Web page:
In a strict legal sense, farmers do not even own commercial seeds they have bought. Instead, they eternally belong to the plant breeders or the agribusiness corporations that own the intellectual property. Farmers are considered to have only leased the seeds that they pay for, and so legally have no right to save, share, replant, sell or even give their seeds to others.
Farmers also commit a crime if they allow local crop varieties to interbreed with those grown from seeds bought from corporations. Even if pollen from a commercial crop variety accidentally fertilizes a neighboring farmer’s traditional crop, that farmer would be breaking the law if they kept the resulting seeds. They face a fine of Ksh20,000 (about US$170) or a jail term of six months, or both, if found selling or exchanging non-commercial seeds.
While the authorities have so far never prosecuted anyone for breaches of these laws, small-scale farmers and their supporters argue that the government should reform its legal frameworks to not only remove the risk of criminalization but also to proactively support the smallholders who feed the nation.
Daniel Maingi, a plant geneticist and program manager at the Kenya Food Rights Alliance, an NGO that advocates for farmer-friendly seed regulations, says Kenya’s legal framework limits the ability of poor farmers to access quality seeds.
“Farmers must exert their right to their own seeds and to improve them whichever way nature sees fit,” says Maingi.
He adds that it is critical for farmers to be able to use community seed banks, and that the government should support this with tax revenues to protect farmers from the corporations that aim to control the seed market.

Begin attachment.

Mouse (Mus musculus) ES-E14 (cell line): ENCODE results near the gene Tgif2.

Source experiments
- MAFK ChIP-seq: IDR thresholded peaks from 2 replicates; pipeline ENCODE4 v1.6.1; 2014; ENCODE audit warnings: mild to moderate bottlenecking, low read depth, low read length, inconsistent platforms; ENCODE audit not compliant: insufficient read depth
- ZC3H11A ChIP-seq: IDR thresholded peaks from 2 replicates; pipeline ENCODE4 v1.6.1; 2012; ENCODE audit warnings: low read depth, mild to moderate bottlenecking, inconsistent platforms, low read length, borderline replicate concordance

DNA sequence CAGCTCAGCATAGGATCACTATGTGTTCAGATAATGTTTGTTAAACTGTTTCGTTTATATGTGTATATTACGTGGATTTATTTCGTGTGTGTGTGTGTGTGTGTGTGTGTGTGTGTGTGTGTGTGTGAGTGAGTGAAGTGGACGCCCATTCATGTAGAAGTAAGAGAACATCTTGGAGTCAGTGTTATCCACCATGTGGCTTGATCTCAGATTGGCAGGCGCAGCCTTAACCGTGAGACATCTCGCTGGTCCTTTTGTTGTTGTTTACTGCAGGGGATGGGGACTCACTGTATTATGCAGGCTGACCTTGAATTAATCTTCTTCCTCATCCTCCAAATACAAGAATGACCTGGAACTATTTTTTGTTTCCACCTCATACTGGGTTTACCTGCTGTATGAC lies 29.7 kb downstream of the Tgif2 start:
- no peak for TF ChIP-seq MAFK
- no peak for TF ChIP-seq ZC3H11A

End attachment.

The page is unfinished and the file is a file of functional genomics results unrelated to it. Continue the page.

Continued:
Maingi says Kenya should develop smallholder-centric regulations to foster farmers’ access to quality seeds, which he says is crucial for increasing production of staple crops such as maize, wheat and beans to boost food security.
“The government needs to move with speed to enact farmer-managed, seed systems-enabling regulations to protect genetic resources that belong to Kenyan communities, since they rely on them for their livelihoods,” he says.
The Biodiversity and Biosafety Association of Kenya (BIBA Kenya) is one of the organizations pushing for change. In August 2021, it gathered stakeholders from the government, research organizations, media and nongovernmental organizations to discuss and improve proposed guidelines aimed at promoting farmer-managed seed systems.
The guidelines seek to amend existing laws to allow smallholders to sell, exchange and distribute seeds that they have developed, stored and conserved. This would include allowing farmers to sell their saved seeds to commercial crop breeders. And it would enable farmers to register their seeds to legally protect their unique varieties.